How Much Vitamin D Should We Take?

Every day we are learning more about the benefits of adequate levels of Vitamin D, and this often raises concerns about how much
we should supplement on a daily basis, and what our goal for blood levels should be.  Monitoring of Vitamin D blood levels is
important when supplementing to support a metabolic process or disorder, and should not be done without the care of a trained

Vitamin D also behaves more like a hormone than a vitamin, and is often called a pro- or pre-hormone.  Research confirms that
Vitmain D functions as a unique hormone that can modulate pain and inflammation, support blood sugar regulation, cardiovascular
health, immune system function, as well as mood modulation.  While low to moderate levels of Vitamin D in the blood can help to
prevent the severe skeletal disorder Rickets, higher concentrations of this fat soluble molecule have been shown to be effective /
preventative for several types of cancers.  Serious disorders such as Multiple Sclerosis, Autism, and Diabetes have also been associated
with Vitamin D deficiency.

The attached graph has a very useful, simple outline of blood levels that have been associated with preventative and therapeutic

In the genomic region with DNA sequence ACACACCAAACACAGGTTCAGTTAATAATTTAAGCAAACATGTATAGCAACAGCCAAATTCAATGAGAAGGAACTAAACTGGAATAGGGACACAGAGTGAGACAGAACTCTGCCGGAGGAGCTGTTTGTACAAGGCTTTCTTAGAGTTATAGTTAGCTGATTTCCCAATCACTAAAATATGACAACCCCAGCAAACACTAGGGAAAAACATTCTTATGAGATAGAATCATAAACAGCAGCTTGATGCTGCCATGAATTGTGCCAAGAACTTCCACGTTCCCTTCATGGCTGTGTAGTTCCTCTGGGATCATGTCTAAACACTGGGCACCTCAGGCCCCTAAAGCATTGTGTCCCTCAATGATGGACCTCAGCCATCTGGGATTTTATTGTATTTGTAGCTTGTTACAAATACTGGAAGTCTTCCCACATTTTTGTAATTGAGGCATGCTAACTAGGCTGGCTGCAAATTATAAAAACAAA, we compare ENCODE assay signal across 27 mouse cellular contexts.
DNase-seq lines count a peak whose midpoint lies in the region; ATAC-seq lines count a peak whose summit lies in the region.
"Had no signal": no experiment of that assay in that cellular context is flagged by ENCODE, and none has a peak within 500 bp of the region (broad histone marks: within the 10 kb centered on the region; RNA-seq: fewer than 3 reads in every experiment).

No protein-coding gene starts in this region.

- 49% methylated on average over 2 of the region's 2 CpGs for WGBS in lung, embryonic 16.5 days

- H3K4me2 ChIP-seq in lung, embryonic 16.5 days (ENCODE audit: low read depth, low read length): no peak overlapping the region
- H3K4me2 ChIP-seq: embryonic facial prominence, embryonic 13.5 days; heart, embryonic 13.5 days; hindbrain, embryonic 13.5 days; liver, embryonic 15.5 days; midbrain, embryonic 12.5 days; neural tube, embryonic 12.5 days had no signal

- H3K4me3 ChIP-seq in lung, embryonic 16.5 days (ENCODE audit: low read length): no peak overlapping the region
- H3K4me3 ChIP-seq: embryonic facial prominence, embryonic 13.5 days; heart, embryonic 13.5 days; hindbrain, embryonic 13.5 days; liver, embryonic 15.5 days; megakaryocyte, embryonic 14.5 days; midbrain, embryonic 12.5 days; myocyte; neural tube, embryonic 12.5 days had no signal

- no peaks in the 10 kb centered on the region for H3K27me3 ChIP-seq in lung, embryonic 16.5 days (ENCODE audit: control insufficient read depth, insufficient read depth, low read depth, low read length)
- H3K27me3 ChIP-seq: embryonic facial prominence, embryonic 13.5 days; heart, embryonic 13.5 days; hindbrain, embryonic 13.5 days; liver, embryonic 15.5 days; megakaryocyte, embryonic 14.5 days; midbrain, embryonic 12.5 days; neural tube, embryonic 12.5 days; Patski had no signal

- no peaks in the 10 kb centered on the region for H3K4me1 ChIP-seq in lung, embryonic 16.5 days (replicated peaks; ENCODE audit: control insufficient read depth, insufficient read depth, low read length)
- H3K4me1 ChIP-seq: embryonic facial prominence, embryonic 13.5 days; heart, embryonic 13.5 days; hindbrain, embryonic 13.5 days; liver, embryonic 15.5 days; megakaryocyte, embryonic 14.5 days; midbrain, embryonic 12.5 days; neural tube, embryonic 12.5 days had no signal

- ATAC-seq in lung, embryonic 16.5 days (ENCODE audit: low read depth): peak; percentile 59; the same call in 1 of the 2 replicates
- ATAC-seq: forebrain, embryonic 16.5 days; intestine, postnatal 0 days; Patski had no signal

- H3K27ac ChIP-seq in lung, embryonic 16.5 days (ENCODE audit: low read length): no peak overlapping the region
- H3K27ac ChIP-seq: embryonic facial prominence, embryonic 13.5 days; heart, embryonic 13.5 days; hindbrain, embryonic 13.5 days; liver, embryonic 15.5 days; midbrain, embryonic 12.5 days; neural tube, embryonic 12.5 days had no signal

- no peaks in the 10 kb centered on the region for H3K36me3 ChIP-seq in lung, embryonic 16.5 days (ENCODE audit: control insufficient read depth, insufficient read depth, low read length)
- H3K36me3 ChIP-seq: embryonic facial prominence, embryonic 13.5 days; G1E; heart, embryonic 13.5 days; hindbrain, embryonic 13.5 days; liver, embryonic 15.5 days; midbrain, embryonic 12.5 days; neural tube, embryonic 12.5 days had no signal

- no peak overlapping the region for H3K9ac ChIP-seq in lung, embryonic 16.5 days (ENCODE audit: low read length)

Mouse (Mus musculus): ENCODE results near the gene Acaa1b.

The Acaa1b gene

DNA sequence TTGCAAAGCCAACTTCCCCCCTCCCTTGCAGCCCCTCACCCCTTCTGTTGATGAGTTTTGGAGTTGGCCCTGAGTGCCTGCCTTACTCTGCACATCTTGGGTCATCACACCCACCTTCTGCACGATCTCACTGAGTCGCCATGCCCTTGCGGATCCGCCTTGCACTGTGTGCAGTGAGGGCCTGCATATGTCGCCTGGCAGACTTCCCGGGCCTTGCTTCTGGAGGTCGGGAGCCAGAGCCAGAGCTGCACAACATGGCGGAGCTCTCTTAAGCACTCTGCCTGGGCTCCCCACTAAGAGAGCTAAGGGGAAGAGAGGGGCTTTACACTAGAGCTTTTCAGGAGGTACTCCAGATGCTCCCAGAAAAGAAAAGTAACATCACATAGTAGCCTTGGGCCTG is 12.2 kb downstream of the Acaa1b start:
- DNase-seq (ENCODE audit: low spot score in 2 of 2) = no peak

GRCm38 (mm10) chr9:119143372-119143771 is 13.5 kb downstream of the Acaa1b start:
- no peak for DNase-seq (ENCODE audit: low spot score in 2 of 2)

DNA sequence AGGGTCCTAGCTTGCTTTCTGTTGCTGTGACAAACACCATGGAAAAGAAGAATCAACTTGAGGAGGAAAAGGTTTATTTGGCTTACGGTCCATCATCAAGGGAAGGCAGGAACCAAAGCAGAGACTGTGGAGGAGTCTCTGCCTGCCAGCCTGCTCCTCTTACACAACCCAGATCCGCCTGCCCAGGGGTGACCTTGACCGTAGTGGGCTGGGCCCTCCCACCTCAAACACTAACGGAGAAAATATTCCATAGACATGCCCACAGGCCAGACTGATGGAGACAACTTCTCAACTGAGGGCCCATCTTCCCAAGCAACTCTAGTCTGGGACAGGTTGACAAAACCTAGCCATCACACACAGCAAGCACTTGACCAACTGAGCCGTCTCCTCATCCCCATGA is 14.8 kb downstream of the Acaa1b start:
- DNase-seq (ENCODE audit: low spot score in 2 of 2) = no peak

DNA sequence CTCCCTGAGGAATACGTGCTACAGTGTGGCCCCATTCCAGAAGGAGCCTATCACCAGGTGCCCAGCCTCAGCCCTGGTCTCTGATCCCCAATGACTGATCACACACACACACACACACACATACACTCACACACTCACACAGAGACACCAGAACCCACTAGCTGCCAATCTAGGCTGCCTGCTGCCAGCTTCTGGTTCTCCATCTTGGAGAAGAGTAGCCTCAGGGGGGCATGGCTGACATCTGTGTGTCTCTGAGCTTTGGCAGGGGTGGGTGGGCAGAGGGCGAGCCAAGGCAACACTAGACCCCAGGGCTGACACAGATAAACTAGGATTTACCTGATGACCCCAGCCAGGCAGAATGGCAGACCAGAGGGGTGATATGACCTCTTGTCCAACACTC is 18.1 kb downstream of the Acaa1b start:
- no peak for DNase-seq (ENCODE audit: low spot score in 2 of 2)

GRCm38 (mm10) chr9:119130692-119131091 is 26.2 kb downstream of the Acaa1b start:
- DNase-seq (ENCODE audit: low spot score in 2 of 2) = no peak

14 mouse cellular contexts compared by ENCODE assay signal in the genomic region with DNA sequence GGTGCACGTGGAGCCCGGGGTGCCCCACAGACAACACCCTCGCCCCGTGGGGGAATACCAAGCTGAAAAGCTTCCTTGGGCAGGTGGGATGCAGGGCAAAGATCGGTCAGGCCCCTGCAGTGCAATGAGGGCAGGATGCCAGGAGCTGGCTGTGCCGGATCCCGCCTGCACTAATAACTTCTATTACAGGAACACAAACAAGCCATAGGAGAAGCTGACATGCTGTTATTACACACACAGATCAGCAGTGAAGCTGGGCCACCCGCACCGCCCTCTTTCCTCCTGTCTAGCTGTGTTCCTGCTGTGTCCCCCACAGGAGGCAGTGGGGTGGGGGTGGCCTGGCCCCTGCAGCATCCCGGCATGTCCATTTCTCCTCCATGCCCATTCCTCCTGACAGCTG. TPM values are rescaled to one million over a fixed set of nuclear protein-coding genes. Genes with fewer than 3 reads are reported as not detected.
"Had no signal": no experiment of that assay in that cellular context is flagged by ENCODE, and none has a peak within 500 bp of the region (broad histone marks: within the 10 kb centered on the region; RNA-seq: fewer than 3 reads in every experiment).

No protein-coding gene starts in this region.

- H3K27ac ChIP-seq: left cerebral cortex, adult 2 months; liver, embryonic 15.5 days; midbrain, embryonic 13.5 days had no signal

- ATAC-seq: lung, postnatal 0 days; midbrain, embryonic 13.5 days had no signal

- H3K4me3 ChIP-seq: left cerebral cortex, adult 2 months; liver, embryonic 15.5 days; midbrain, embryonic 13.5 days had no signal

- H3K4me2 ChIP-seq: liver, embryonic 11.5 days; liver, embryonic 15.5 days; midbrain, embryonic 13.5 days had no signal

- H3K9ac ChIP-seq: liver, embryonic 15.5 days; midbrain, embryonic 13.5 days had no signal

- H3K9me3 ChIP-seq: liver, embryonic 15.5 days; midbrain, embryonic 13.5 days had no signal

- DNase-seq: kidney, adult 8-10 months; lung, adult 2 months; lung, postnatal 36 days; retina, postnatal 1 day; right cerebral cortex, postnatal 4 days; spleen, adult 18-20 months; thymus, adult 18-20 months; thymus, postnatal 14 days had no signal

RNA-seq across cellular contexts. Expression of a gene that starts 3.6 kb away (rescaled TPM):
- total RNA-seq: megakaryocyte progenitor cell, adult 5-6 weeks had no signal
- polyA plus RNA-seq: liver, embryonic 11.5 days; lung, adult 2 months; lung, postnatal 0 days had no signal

outcomes from Vitamin D supplementation.

Since Vitamin D is one of the “fat soluble vitamins” (- remember that from biology class) – it can be important to take it along with the other fat soluble vitamins – A, E and K.
Specifically, Vitamin K2 has been shown to be necessary for maintaining calcium deposits in the tissues at a normal level.  Vitamin K is also known for it’s ability to improve
the utilization of Vitamin D.

(If you are on any blood thinning medications or agents; or if you have parathyroid disorder or elevated calcium levels in your blood– it is critical that you talk with your
doctor before adding any supplements or medications to your regimen – especially Vitamin D and Vitamin K.)